Respect those who seek the truth, be wary of those who claim to have found it.
We at Zivtech care about accessible websites and strive to make our projects usable by the widest range of people possible. We aim to produce websites that adhere to Section 508 standards and WAI-ARIA guidelines.
Sometimes a client has specific needs for compliance, like a government or university website. In general though, accessibility should be a goal for any website, so that users of any ability can meaningfully interact with the Internet.
With that in mind, you may find yourself focussing on ensuring old browser support, like IE (Internet Explorer) 10 or earlier. You want the widest audience using your website. Yet worldwide browser statistics show IE 8 at around 3-4% usage over the last year. Since IE 9 and 10 auto update to IE 11, their usage is nearly non-existent at this point. (note: Some clients need old browser compliance, but that is less often the case.) At the same time, it's possible that more of your website visitors have low vision. Thus it's arguable you'll get a higher return on your development dollars if you prioritize accessibility rather than IE 8 support.
To provide accessible websites, Zivtech produces a contributed starter theme for Drupal called Bear Skin. It was recently updated to include more accessible markup, and is free for use.Accessibility in the Bear Skin theme
We made our Drupal theme more accessible by focussing on three major sets of updates: semantic markup, 508 compliance, and ARIA. The first two sets, markup and 508 compliance, are really the "low hanging fruits." They provide great enhancements, but require the least effort. Letting Drupal render accessible markup with ARIA is more time intensive, but ultimately provides the best experience for screen readers.Semantic Markup
Semantic markup comprises the intent and purposes of HTML5 standards. These standards introduced several new HTML elements and deprecated some others. Ensuring your theme markup uses semantic HTML is the easiest way to provide a minimal amount of accessibility for people with screen readers or other assistive technology.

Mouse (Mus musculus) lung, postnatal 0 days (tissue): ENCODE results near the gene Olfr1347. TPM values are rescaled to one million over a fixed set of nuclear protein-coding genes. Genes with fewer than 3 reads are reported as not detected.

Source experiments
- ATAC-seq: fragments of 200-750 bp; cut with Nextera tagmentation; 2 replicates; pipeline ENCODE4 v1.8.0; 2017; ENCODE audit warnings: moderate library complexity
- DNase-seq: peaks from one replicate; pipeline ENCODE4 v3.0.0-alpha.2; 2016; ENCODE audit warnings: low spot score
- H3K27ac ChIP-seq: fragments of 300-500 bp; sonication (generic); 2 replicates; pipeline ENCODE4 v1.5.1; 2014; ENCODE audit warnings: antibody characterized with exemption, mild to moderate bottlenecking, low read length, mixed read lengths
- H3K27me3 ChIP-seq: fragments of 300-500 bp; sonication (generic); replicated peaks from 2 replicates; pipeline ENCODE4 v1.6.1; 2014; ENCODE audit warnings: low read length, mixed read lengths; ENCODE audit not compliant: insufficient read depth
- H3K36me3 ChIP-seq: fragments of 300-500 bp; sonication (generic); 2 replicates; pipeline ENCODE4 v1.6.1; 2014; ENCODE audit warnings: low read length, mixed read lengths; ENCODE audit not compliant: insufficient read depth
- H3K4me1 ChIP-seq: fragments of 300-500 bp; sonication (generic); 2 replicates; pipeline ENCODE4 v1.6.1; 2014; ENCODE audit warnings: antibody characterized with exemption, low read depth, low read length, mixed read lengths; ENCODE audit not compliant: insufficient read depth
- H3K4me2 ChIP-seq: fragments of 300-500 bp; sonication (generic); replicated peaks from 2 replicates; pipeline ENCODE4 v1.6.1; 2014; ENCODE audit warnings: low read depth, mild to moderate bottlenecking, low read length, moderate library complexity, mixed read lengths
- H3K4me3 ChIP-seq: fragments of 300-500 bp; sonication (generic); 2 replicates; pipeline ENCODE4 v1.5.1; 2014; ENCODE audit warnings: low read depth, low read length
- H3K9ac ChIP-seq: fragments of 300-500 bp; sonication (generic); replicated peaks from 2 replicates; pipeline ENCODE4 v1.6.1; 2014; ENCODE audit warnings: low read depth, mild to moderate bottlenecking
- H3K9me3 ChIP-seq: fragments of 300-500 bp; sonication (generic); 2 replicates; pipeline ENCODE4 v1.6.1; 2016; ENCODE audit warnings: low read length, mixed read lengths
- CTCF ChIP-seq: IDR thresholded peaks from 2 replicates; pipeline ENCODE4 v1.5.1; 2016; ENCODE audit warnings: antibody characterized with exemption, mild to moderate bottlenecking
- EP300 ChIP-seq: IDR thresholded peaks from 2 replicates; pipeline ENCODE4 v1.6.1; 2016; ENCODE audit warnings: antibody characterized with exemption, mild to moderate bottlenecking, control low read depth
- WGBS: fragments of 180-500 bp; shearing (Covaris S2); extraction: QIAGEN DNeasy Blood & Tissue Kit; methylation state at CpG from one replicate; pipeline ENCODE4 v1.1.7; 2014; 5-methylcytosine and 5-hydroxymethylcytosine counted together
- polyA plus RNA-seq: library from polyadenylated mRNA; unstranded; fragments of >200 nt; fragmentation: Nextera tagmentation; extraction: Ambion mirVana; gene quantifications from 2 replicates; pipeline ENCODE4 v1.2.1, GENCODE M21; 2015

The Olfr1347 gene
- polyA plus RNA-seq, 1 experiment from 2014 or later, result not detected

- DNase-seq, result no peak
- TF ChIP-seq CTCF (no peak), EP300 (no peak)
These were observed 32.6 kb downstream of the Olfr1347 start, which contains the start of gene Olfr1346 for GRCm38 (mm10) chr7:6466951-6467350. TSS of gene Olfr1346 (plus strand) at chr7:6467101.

My favorite resource for keeping up with HTML5 standards is the HTML5 Doctor website. They provide contextual documentation for standards, including sample markup. It's easy to compare your Drupal theme markup with compliant HTML5 markup, and suss out where you need improvements.
While it may seem like a big task, we found it pretty straightforward to update Bear Skin's markup. For example, the main content area of the page uses the main HTML element. Also, the previous Bear Skin revision used the hgroup element to group titles and subtitles on pages. Yet that element has been removed from the HTML5 spec, and was plucked out of Bear Skin as well.508 Compliance
Many of the requirements for 508 compliance are thought of as best practices for HTML, so it's likely your Drupal theme is nearly compliant already! For example, Section 508 stipulates that images need meaningful alt tags and each form element needs a meaningful label. These two examples are things you hopefully have in your theme already.
While updating Bear Skin, we also went over this 508 compliance checklist provided by WebAIM. Some additional features added to make Drupal 508 compliant were skip links to direct a user straight to the main page content, and ensuring the page is still usable without CSS.WAI-ARIA Integration
The Web Accessibility Initiative section of W3C created ARIA standards as a way to provide screen readers the ability to meaningfully interact with a web page. ARIA standards are very in depth and wide-reaching, and can be somewhat confusing at first glance.
If you're going to review your own Drupal theme for ARIA compatibility, take a look at this spec produced by the W3C, Using WAI-ARIA in HTML. It includes all the basics of ARIA, as well as a short table of commonly used elements.
Landmark roles and aria-* properties are sprinkled throughout Bear Skin, and can provide your own website with a great base-level of support for screen readers.Testing Tools
Before beginning your adventure in making your website more accessible, or after you've made updates for 508 & ARIA compliance, there are some tools available to help validate your work.
While it's not yet perfect, the regular XHTML validator is good about spotting errors in ARIA. Since a lot of Section 508 is also considered best practice for HTML, the validator is even better about spotting a lot of 508 compliance pitfalls.
WebAIM produces a tool for accessibility checking called WAVE. It can review your site for many things, like 508 compliance and ARIA. It also checks more general things like ensuring high enough contrast between text color and its background color.
If your website is in development or behind a firewall, you might not be able to provide a public link for the WAVE website. If that's the case, you can use a toolbar for Firefox or a plugin for Chrome.Accessible Development and Design at Zivtech